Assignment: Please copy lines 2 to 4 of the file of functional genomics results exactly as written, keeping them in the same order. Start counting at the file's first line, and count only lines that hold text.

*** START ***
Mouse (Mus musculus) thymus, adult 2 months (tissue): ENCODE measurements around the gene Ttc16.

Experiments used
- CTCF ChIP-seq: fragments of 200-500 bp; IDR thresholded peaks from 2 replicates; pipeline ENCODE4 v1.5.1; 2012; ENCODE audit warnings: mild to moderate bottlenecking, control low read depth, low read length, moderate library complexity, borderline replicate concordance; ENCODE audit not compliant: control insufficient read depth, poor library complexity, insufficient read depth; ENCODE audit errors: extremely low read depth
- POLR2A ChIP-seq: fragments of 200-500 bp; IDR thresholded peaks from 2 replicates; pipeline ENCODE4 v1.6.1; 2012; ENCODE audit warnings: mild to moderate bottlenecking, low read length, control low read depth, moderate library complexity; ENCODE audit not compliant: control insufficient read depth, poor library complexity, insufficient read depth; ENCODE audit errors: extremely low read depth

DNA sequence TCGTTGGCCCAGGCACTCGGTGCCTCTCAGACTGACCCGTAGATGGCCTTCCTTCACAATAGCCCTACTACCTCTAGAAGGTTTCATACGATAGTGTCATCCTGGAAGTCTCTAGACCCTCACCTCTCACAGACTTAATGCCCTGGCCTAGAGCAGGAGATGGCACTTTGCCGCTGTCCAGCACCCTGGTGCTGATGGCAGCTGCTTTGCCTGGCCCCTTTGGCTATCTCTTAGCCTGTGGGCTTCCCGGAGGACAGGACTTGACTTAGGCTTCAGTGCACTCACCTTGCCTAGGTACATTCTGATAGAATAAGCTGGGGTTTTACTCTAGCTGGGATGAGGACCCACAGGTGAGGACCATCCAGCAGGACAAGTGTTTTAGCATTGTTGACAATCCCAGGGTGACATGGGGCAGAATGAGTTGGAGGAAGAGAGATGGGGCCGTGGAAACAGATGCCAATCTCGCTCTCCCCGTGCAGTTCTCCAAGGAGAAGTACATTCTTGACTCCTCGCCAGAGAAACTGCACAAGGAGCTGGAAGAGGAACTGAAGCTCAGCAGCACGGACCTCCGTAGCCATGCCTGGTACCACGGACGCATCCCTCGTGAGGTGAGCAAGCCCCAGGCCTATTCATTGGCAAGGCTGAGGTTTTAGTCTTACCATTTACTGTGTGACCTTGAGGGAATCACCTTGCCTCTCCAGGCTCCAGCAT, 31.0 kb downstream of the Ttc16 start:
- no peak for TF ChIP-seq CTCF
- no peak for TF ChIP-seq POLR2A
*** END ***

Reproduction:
Experiments used
- CTCF ChIP-seq: fragments of 200-500 bp; IDR thresholded peaks from 2 replicates; pipeline ENCODE4 v1.5.1; 2012; ENCODE audit warnings: mild to moderate bottlenecking, control low read depth, low read length, moderate library complexity, borderline replicate concordance; ENCODE audit not compliant: control insufficient read depth, poor library complexity, insufficient read depth; ENCODE audit errors: extremely low read depth
- POLR2A ChIP-seq: fragments of 200-500 bp; IDR thresholded peaks from 2 replicates; pipeline ENCODE4 v1.6.1; 2012; ENCODE audit warnings: mild to moderate bottlenecking, low read length, control low read depth, moderate library complexity; ENCODE audit not compliant: control insufficient read depth, poor library complexity, insufficient read depth; ENCODE audit errors: extremely low read depth